What is Emergency Lighting?
Emergency Lighting is any lighting which uses a battery back-up to active when the mains power is cut. This includes illuminated fire exit signs and also general lighting such as office spotlights or tube lighting.
Emergency lighting is necessary by law in the EU and the UK, with Regulatory Reform (Fire Safety) Order 2005, The Building Regulations 2006, The Workplace Directive and British Standard BS 5266 (amongst others). Emergency lighting is required wherever the public has access to a building or where people are employed. Premises that do not normally require emergency lighting are individual houses and the privately occupied areas (flats and maisonettes) within larger residential blocks.
Why do we need emergency lighting?
Emergency lighting aids the evacuation process when power to the building fails or in the case of a fire and other emergencies, having well-lit areas in high risk rooms will help staff turn off any machinery that may also still be running on a power back up before leaving the building, lighting in exit routes enables people to identify a means of escape allowing them to evacuate the building in a calm manner during a potentially life-threatening situation.
Another reason for emergency lighting is that is also helps first responders. These people are likely to not be familiar with the layout of a building, the lighting will enable them to carry out their work and reach their targets safely. Having emergency lighting is also a legal requirement and therefore having sufficient, well maintained lighting means that you are able to proves that you comply with the current standards.
Where? Emergency Lighing Requirements
In order to comply with the requirements as standard there needs to be enough emergency lighting for people to be able to leave the premises in the event of an emergency however, there are certain requirements outlined in law and these are as follows:
How Does Emergency Lighting Work?
This means that the emergency light fitting works with the mains light and is controlled alongside the normal lighting. The battery back-up in the light is charged via the mains power whilst it is on, when the power fails the light remains on using the battery back up emitting around 10% of the normal light levels in order to maintain the battery.
This type of emergency lighting is solely used for emergencies the battery back-up is still charged by the mains power and there is normally a small green LED light, these lights will only switch on when there is an emergency, and the mains electricity is turned off or fails.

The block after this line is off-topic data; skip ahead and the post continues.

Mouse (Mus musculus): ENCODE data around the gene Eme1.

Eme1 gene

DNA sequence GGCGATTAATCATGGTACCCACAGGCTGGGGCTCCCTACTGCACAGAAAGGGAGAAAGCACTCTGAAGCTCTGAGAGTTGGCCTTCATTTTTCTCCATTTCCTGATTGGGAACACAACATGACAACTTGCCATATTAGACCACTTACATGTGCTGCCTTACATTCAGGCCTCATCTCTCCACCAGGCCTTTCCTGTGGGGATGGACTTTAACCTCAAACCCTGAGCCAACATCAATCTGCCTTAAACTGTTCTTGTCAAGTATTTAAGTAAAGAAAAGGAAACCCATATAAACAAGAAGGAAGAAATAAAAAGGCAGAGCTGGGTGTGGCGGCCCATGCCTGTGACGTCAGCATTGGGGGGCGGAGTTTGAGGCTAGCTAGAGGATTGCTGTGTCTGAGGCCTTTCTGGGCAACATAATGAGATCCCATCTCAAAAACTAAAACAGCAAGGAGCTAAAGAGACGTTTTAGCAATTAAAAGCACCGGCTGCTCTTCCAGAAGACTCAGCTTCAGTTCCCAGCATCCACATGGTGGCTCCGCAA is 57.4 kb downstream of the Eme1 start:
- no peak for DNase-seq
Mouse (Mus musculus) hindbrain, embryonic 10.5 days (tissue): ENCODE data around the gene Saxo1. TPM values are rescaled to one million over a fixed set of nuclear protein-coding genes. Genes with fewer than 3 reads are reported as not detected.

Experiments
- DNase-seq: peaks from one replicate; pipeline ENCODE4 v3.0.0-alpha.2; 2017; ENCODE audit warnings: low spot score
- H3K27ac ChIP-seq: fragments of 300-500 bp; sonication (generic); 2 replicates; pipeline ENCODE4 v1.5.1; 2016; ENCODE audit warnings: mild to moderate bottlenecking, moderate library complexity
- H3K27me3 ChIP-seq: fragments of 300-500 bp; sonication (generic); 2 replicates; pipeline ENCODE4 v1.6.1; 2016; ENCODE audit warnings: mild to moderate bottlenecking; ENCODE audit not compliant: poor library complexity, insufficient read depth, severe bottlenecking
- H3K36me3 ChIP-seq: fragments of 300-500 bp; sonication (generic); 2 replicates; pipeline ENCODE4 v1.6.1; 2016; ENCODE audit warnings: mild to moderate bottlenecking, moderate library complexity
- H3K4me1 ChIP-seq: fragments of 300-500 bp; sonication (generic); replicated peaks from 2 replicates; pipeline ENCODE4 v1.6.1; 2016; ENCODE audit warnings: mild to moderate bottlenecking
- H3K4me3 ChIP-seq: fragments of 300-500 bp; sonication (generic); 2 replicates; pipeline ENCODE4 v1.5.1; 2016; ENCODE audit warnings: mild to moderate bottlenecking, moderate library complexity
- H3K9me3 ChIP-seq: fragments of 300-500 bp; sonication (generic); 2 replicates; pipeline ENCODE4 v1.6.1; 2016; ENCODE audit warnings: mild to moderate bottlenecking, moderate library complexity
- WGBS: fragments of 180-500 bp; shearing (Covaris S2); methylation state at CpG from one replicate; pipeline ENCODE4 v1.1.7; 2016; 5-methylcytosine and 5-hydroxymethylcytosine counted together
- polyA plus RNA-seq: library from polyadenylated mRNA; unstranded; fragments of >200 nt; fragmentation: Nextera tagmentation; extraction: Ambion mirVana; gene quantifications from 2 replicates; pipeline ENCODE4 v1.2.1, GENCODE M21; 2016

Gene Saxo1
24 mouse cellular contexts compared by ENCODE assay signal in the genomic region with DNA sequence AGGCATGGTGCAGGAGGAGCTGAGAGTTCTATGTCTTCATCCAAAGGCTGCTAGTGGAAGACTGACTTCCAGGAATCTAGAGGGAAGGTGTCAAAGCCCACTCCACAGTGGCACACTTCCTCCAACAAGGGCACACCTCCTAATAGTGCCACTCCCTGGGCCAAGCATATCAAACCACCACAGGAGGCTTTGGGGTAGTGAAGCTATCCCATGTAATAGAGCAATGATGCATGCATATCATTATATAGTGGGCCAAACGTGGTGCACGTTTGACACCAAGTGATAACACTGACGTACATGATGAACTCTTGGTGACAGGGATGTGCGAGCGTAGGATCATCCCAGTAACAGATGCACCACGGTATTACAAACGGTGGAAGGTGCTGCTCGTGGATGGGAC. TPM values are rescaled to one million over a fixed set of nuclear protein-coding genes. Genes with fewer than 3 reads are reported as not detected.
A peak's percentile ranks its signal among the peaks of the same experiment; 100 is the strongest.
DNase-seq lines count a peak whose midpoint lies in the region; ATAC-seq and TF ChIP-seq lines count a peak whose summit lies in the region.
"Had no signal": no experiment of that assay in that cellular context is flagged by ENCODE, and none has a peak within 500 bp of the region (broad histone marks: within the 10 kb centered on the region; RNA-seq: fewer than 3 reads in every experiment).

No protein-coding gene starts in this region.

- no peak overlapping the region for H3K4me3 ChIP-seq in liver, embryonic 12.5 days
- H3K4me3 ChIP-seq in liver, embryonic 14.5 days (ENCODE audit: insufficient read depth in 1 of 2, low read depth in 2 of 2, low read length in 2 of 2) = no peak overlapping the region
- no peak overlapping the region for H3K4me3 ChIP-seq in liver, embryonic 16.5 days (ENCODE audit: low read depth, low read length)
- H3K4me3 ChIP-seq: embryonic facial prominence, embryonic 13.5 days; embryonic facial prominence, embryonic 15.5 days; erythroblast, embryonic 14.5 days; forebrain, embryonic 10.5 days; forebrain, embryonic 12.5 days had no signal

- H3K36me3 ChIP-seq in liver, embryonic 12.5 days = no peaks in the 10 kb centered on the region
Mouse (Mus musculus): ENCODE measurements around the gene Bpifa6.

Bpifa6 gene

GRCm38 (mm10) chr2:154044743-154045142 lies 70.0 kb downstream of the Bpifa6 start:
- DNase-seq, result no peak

Both maintained and non-maintained lighting combined across 2 of more lights. One is usually running on the emergency lighting supply whilst the other is on mains. The combination allows for emergency lights and exit signs to exist as one system.
Testing Emergency Lighting
Regular servicing and testing are essential to ensure its compliance with BS 5266-1 and BS EN 50172. The main testing requirements are to check the charge function, check lamp operation, check battery capacity and check the duration. Testing should be conducted monthly and annually, and all results recorded including faults and when they will be rectified.
Commonly known as a flick test in this test the mains power is briefly turned off by isolating the mains and checking that all emergency lighting fittings turn on or stay illuminated depending on what type they are. They don’t all have to be tested at the same time as long as it is completed the same way on a monthly basis so for example testing can be staggered if the premise, is on the large scale often testing is completed by room over the course of a few days.
Also known as the ‘discharge’ or ‘three-hour’ test this type of test is performed to drain the batteries over a period of 3 hours. The lighting is monitored by an engineer to make sure all lights remain on and at the required level of light. Once the test is complete and the results have been recorded in the log book the mains power when turned back on will started to re-charge the batteries (this can take up to 24 hours) Note: a duration test should (where reasonably practical) be done during off peak times or out of hours, due to the batteries being drained if there is then an emergency there is a possibility of the lights failing to activate.